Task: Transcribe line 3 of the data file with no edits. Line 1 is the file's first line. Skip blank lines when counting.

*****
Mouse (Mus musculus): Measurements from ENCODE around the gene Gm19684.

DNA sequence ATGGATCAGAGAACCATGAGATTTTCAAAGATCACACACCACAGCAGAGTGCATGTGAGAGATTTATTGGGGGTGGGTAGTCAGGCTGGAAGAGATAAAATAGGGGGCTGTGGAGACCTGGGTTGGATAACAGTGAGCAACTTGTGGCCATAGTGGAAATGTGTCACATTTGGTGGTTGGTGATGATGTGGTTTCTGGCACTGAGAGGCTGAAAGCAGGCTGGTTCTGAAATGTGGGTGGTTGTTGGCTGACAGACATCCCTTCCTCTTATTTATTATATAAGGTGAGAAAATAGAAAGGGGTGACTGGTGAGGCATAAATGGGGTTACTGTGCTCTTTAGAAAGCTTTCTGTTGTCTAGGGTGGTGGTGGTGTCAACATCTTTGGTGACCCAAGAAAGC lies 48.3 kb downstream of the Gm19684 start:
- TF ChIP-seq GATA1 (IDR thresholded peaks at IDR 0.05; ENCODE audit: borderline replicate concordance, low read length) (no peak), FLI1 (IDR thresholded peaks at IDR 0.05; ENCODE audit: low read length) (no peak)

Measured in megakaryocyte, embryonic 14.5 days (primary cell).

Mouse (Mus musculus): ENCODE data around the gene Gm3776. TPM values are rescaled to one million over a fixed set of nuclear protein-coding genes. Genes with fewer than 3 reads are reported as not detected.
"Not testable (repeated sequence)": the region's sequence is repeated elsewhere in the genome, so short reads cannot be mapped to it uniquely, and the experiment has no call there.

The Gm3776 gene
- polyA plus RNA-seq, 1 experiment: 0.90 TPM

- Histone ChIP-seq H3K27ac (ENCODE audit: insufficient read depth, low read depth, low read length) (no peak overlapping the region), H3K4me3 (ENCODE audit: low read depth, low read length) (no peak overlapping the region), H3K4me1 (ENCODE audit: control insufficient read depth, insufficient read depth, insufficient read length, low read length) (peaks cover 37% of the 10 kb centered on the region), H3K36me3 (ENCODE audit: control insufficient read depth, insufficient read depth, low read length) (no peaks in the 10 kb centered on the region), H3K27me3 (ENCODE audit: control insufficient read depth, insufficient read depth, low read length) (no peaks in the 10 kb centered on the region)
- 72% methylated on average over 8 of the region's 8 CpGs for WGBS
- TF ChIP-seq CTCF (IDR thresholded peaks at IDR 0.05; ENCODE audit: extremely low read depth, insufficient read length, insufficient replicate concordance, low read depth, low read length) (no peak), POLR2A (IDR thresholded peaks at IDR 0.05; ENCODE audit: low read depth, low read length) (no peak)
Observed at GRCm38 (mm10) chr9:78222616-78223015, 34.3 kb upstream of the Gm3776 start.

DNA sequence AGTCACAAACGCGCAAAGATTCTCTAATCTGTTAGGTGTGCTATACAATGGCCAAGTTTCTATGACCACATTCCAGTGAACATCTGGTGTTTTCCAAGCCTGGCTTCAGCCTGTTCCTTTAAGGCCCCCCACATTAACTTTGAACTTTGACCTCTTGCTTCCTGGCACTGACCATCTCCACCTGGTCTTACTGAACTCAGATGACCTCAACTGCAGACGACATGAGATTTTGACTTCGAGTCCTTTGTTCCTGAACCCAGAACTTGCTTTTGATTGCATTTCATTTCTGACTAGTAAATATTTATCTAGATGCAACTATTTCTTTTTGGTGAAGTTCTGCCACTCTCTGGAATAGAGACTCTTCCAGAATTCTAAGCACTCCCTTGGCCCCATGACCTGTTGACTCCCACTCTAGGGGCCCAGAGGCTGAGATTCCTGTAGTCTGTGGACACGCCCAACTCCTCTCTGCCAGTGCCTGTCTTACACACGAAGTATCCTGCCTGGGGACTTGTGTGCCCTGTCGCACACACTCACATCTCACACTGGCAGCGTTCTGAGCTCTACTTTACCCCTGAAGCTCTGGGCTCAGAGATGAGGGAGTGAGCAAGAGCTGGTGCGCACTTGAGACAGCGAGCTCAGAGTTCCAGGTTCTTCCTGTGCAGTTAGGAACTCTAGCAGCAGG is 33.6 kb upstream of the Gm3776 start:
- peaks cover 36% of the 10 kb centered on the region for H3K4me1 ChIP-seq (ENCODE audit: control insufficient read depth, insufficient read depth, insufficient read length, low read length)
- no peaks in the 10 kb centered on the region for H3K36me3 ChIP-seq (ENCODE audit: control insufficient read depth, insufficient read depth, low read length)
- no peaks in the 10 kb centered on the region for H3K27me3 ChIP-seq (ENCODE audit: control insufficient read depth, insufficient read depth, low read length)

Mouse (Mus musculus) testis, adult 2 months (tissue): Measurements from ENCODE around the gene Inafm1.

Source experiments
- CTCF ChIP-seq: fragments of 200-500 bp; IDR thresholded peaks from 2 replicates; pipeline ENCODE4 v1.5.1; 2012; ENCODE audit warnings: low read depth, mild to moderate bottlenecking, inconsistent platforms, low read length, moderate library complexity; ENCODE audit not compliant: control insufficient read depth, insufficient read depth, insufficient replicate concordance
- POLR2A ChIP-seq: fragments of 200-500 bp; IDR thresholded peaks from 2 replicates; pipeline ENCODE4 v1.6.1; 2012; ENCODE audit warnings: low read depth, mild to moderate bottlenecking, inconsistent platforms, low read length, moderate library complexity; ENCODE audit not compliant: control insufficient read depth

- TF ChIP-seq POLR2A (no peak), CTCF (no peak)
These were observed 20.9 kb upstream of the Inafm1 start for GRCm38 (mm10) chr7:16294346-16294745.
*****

- TF ChIP-seq GATA1 (IDR thresholded peaks at IDR 0.05; ENCODE audit: borderline replicate concordance, low read length) (no peak), FLI1 (IDR thresholded peaks at IDR 0.05; ENCODE audit: low read length) (no peak)